Microsofts planned $1.1 billion purchase of Great Plains Software will give the worlds largest software company an instant presence in the server application market, but Great Plains brings something extra to the deal. As one of the most aggressive software vendors in the application services business, Great Plains should help boost Microsofts application service provider prowess and advance its .Net initiative.
"Great Plains has done some very innovative things in aligning their channel partners with the model of hosted services and solutions. We can learn from that," says Mark Chestnut, general manager of Internet service provider/application service provider (ISP/ASP) business development at Microsofts Network Service Providers Group. The focus on application services at the Fargo, N.D., company complements Microsofts own software-as-services strategy, he says. "Business applications are a powerful way to drive Microsofts .Net vision for business forward. This acquisition will accelerate the .Net vision."
Laurie McCabe, an analyst at Summit Strategies in Boston, says the deal makes sense for Microsoft. "Great Plains has put a huge amount of time into developing and fostering its ASP strategy, and Microsoft will benefit from what they have learned." With Oracle strong in the enterprise market and small companies providing scant revenue, she says, Great Plains midsized customers are just what Microsoft needs.
At the same time, tighter integration with Microsoft products and access to the development resources of its new parent should make Great Plains software services more attractive to ASP customers. "There wont be earth-shattering changes in the short term, but we foresee an acceleration of the synergies between us," says Jim Traynor, director of ASP business development at Great Plains, noting that the two companies have worked together in the past. "The .Net strategy is a grand plan to transform software into services, and weve bought into that from day one. They just put a label on it. ASPs will be one part of that solution."
Both Microsoft and Great Plains have relationships with Siebel Systems, which Great Plains markets to its midsized customers under the name Great Plains Siebel Front Office. Great Plains also has a nascent relationship with supply-chain software vendor Logility. "You could potentially see an ASP user access our database software from, say, a wireless device in a way that involves a combination of the technologies we now have available," Traynor says.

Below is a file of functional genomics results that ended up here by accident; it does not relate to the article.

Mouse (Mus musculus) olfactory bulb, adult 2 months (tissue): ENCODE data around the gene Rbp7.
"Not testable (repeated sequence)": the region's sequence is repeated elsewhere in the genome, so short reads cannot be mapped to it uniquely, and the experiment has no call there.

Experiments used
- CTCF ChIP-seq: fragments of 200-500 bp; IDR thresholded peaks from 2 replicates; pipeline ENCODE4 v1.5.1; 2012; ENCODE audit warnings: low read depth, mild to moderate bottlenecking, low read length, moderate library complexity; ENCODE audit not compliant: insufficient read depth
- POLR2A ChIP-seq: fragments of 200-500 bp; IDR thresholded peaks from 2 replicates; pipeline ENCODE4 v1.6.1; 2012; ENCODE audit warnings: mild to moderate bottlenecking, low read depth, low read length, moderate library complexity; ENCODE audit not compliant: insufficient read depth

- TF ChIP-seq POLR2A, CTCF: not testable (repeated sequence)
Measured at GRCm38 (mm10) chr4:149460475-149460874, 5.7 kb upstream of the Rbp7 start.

The deal looks like a good one for Great Plains ASP partners, says Tom Kieffer, chief executive of Agiliti, an ASP that features Great Plains and Microsoft on its menu. "We see life getting better," he says, adding that his customers seem likely to continue using the high-touch services his reseller partners provide instead of turning to Microsofts bCentral business services portal. All current Great Plains ASP partners are already Microsoft ASP partners, Chestnut notes, because the underlying hosting platform provided by all of these partners is Windows and SQL Server.
"Our hope is that this will liberate Great Plains to get more aggressive in making their products work better for ASP. Its still ugly, Citrix [Systems]-delivered stuff today," Kieffer says. "My understanding of .Net is that its a set of standards to enable ASP delivery, and that should help Webify their applications."
Becoming part of Microsoft might also make it easier for Great Plains to make the transition from one-time licensing revenue to monthly payments in the ASP model, Kieffer says. "Changing the way you report income is hard in a smaller company, but they [Great Plains] will be a rounding error at Microsoft, so maybe that will make it easier to manage."
Great Plains, which has formal relationships with more than 40 entities calling themselves ASPs, has seen steady but undramatic growth in its services business. "Were adding one or two customers at a time, not the hockey stick growth model, but consistent, quiet, positive growth," Traynor says.
About 2 percent of revenue comes from application services, a number he says should reach 5 percent by the end of the companys fiscal year in May and perhaps twice that much at years end. "Id say we could realistically level off at 25 percent at some point in the future," he says.
Ed Cone has worked as a contributing editor at Wired, a staff writer at Forbes, a senior writer for Ziff Davis with Baseline and Interactive Week, and as a freelancer based in Paris and then North Carolina for a wide variety of magazines and papers including the International Herald Tribune, Texas Monthly, and Playboy. He writes an opinion column in his hometown paper, the Greensboro News & Record, and publishes the semi-popular EdCone.com weblog. He lives in North Carolina with his wife, Lisa, two kids, and a dog.